Eyab Al-AiniSenior Analyst

Eyab is a senior analyst with the Pembina Institute's industrial decarbonization – oil and gas program. He is passionate about building systemic capacities across the energy system to accelerate the transition to a sustainable, equitable and inclusive society.

Prior to joining the Institute, Eyab held a wide range of roles in the upstream oil and gas sector, including technology development and deployment, engineering, field production operations, capital portfolio management, project management and governance. During his career, Eyab and his wife worked and lived in the community of Fort McMurray, Alberta, which gave him an on-the-ground experience on the tension between economic prosperity and the environmental and social impacts of energy and resource development.

Eyab is a father of two, a professional engineer, and a graduate of the University of Calgary’s Schulich School of Engineering. He is an associate at Human Venture Institute (formerly Leadership Calgary), a fellow of the Energy Futures Lab, and fellow of the Royal Society of Arts (the RSA).

Contact Eyab Al-Aini

work: 587-328-2202 • email: eyaba@pembina.org

Eyab Al-Aini's Recent Publications

Waiting to Launch, Third Quarter 2022 Update The gap between Canadian oilsands companies’ climate pledges and actions

Publication Nov. 10, 2022- By Jan Gorski, Eyab Al-Aini
This report serves as a brief update to our September 2022 publication, Waiting to Launch: The gap between Canadian oilsands companies’ climate pledges and actions. While profits in Q3 were not as exceptionally high as in Q2 (due to slightly diminished global oil prices), 2022 remains on track to be a historic year for the oilsands companies in terms of revenues, profits and free cashflow.
cover of submission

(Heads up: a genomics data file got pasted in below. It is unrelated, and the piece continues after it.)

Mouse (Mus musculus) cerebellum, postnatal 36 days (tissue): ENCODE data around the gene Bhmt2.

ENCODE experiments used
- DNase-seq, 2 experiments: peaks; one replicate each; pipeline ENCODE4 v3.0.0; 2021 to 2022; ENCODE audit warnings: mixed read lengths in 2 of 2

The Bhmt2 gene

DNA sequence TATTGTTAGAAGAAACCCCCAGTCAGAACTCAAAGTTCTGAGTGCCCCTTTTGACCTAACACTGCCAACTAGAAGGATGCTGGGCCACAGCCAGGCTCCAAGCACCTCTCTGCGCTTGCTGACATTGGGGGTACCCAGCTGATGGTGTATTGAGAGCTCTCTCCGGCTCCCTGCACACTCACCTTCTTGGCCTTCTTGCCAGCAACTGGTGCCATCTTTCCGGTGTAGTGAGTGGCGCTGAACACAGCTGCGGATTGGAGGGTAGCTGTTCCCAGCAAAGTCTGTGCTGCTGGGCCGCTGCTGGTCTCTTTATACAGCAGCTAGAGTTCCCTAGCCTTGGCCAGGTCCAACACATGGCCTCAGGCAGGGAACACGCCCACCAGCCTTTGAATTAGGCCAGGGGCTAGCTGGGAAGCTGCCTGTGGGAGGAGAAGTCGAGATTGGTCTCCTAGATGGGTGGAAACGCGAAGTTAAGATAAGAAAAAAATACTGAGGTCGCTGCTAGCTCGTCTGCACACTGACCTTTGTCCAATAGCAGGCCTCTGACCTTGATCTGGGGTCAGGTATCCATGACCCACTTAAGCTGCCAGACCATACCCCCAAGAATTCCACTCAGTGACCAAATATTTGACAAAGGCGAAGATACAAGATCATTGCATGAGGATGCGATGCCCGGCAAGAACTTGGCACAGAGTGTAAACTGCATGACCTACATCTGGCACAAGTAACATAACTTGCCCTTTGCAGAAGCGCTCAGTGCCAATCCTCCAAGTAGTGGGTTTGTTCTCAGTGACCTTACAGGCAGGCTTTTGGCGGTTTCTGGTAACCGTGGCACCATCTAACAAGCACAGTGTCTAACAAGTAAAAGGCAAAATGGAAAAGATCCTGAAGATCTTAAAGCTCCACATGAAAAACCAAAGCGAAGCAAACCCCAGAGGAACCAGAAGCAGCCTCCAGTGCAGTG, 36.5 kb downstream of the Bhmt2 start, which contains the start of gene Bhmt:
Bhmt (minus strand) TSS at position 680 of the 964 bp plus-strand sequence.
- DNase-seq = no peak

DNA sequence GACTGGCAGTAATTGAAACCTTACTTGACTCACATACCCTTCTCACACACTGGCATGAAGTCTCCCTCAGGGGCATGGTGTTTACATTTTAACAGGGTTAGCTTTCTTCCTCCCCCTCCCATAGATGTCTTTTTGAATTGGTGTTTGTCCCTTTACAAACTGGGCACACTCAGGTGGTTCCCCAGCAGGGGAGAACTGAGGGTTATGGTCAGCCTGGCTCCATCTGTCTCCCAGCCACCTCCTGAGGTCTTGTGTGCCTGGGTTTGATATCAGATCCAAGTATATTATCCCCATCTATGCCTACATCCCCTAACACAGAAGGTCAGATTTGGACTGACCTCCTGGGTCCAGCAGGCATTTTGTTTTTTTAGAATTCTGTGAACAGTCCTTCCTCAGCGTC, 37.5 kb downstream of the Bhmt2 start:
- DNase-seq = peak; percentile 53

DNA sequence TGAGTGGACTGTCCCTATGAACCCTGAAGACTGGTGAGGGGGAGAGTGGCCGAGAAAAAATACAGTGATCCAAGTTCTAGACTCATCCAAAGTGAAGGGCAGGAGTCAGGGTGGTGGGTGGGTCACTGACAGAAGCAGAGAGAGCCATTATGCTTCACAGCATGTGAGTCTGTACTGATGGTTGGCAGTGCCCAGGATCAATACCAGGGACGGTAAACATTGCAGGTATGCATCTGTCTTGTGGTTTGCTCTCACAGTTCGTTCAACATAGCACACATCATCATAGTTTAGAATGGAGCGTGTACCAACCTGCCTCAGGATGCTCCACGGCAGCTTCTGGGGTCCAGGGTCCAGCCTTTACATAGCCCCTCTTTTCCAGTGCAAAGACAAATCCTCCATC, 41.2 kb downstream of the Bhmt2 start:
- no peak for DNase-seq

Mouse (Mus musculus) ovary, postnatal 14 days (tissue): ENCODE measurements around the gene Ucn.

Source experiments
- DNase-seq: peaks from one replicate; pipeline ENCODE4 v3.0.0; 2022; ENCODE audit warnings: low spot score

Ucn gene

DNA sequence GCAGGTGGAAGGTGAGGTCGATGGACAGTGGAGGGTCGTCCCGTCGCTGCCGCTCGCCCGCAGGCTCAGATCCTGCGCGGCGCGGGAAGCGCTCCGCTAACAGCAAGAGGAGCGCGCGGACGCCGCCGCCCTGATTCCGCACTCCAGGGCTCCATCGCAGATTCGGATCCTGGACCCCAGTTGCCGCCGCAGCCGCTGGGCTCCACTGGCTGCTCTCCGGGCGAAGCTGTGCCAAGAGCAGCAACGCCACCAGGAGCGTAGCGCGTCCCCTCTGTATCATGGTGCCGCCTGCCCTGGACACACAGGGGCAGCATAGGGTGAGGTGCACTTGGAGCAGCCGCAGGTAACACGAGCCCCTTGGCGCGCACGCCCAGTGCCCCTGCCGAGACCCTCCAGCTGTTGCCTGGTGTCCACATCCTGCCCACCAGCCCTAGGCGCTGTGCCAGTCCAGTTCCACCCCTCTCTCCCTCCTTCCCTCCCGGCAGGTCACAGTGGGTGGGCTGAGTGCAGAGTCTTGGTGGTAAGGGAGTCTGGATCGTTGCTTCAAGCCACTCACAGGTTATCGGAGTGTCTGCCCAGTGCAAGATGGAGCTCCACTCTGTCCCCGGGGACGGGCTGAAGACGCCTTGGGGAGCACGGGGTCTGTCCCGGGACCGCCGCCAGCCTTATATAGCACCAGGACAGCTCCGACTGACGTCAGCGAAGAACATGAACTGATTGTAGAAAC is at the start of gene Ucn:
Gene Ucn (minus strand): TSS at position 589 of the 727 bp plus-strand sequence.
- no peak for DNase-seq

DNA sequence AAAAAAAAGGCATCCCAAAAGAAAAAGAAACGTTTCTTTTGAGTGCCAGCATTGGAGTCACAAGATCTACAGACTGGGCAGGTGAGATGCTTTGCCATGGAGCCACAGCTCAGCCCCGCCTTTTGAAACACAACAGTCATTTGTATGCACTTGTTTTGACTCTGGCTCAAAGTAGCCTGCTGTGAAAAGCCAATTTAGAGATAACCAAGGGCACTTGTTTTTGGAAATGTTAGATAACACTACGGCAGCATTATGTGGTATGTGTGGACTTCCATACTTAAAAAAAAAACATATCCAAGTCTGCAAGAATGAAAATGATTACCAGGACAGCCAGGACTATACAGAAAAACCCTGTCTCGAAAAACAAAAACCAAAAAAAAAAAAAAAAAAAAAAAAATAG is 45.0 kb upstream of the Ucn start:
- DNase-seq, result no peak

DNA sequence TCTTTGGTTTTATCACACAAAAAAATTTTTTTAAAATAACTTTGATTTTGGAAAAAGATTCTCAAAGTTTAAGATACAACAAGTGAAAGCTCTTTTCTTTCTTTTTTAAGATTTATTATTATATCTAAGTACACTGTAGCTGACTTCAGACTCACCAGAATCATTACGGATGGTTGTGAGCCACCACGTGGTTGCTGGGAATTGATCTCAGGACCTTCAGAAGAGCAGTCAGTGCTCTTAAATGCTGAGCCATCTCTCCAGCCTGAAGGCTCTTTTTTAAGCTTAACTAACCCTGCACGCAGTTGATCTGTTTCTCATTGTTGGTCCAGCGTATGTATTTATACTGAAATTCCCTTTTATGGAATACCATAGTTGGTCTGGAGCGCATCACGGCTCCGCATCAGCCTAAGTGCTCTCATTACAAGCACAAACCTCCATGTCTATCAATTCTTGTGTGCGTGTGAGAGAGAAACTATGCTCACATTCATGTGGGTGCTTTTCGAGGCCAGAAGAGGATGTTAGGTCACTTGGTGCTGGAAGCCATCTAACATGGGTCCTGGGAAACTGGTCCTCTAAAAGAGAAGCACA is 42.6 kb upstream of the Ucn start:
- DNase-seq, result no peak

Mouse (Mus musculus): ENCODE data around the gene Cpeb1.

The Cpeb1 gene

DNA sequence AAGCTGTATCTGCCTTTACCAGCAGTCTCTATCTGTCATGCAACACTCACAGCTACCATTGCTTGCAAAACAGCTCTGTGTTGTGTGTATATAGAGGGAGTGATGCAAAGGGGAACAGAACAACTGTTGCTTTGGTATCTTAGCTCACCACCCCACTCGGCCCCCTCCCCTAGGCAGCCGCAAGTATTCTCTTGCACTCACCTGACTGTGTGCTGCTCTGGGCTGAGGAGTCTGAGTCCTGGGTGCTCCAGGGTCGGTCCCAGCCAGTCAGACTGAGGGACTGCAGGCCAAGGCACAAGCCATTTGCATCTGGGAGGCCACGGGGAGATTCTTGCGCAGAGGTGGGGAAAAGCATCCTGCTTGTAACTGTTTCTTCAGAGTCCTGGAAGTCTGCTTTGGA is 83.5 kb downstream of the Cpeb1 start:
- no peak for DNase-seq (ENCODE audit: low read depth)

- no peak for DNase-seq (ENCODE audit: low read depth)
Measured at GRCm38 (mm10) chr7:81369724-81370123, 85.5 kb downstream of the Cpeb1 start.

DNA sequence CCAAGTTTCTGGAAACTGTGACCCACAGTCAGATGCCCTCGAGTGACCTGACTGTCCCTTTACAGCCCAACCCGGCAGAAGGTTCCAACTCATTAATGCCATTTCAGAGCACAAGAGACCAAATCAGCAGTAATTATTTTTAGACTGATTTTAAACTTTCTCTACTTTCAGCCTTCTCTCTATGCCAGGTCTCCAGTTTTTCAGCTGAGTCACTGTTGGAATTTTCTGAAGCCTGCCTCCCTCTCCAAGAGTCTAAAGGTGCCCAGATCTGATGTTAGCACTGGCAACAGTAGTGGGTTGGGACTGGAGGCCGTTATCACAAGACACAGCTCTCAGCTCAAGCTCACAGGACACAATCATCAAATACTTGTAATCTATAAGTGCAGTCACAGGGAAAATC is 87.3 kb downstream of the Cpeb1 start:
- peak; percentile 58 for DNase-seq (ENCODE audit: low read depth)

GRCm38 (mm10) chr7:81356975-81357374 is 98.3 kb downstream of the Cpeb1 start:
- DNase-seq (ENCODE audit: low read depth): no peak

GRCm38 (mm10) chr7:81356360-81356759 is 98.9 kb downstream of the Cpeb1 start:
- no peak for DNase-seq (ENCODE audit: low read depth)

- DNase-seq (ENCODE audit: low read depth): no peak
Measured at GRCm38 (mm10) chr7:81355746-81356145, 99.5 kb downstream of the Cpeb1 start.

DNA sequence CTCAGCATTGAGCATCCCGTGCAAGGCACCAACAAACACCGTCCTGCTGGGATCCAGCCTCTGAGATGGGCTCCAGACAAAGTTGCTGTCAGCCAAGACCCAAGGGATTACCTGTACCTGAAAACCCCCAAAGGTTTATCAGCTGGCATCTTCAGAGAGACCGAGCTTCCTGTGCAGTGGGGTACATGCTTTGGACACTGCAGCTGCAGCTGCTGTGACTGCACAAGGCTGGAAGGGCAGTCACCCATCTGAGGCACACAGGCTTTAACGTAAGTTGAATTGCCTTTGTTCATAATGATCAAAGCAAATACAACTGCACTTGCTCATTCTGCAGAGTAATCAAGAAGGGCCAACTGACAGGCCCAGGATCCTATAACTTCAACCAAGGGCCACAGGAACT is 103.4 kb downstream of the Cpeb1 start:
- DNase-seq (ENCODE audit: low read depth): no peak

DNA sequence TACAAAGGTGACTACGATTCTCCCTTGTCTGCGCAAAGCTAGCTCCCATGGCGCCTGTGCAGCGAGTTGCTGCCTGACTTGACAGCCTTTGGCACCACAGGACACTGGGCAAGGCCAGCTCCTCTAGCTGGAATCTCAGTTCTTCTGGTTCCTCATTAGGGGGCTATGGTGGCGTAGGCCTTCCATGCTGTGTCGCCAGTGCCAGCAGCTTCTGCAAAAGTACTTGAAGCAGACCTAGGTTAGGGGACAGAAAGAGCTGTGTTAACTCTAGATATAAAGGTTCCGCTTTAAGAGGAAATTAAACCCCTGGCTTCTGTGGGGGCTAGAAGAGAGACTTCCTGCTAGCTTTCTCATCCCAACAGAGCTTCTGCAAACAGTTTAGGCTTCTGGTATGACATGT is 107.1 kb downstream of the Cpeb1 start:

Options to cap and cut oil and gas sector greenhouse gas emissions Submission to Environment and Climate Change Canada

Publication Sept. 29, 2022- By Janetta McKenzie, Scott MacDougall, Jan Gorski, Eyab Al-Aini
This submission outlines the Pembina Institute’s comments and recommendations to the Government of Canada on its two proposed options to cap oil and gas emissions. Oil and gas production remains Canada’s largest source of emissions, and unlike some other industrial sectors, its emissions have continued to grow in recent years — by 19% between 2005 and 2019. To do its fair share, Canada’s oil and gas sector must also reduce its emissions by 45% from 2005 levels by 2030.

Waiting to Launch The gap between Canadian oilsands companies’ climate pledges and actions

Publication Sept. 23, 2022- By Jan Gorski, Eyab Al-Aini
Canadian oil and gas companies’ free cashflow is estimated to reach $152 billion in 2022. This is the highest level of profits the industry has ever seen. However, for the first time, this boom is not being accompanied by new projects in Alberta’s oilsands sector, or a significant expansion of jobs. It is also not being invested in decarbonization efforts to align with the emissions reduction pledges of the Pathways Alliance, an industry grouping formed in 2021.
Cover of Getting on Track with Oilsands plant at sunset

Getting on Track A primer on challenges to reducing carbon emissions in Canada’s oilsands

Publication March 1, 2022- By Eyab Al-Aini, Chris Severson-Baker, Jan Gorski

Canada's carbon-intensive oil and gas sector must significantly reduce its greenhouse gas emissions, and must also confront the prospect of a decline in demand for its product over the long term. Oilsands producers now rely on technologies to meet reduction targets that likely won’t be scalable and affordable until after 2030; however, the sector as a whole is better positioned than other parts of the economy to meet or exceed Canada’s 2030 emissions reduction targets.


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